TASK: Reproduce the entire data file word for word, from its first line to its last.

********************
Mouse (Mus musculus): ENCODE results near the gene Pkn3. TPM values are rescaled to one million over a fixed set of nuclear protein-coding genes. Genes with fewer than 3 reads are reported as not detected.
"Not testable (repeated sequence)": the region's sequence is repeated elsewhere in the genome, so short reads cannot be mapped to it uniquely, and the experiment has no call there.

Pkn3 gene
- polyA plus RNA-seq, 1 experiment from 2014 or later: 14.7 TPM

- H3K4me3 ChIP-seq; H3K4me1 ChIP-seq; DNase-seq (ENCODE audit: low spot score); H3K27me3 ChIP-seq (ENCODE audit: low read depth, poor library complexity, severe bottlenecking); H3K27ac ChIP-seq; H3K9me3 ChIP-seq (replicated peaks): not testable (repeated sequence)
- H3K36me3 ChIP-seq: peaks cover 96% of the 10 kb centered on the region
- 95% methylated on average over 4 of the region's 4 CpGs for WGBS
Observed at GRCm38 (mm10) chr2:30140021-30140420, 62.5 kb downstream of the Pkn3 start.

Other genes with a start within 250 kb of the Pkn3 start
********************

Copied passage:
Mouse (Mus musculus): ENCODE results near the gene Pkn3. TPM values are rescaled to one million over a fixed set of nuclear protein-coding genes. Genes with fewer than 3 reads are reported as not detected.
"Not testable (repeated sequence)": the region's sequence is repeated elsewhere in the genome, so short reads cannot be mapped to it uniquely, and the experiment has no call there.

Pkn3 gene
- polyA plus RNA-seq, 1 experiment from 2014 or later: 14.7 TPM

- H3K4me3 ChIP-seq; H3K4me1 ChIP-seq; DNase-seq (ENCODE audit: low spot score); H3K27me3 ChIP-seq (ENCODE audit: low read depth, poor library complexity, severe bottlenecking); H3K27ac ChIP-seq; H3K9me3 ChIP-seq (replicated peaks): not testable (repeated sequence)
- H3K36me3 ChIP-seq: peaks cover 96% of the 10 kb centered on the region
- 95% methylated on average over 4 of the region's 4 CpGs for WGBS
Observed at GRCm38 (mm10) chr2:30140021-30140420, 62.5 kb downstream of the Pkn3 start.

Other genes with a start within 250 kb of the Pkn3 start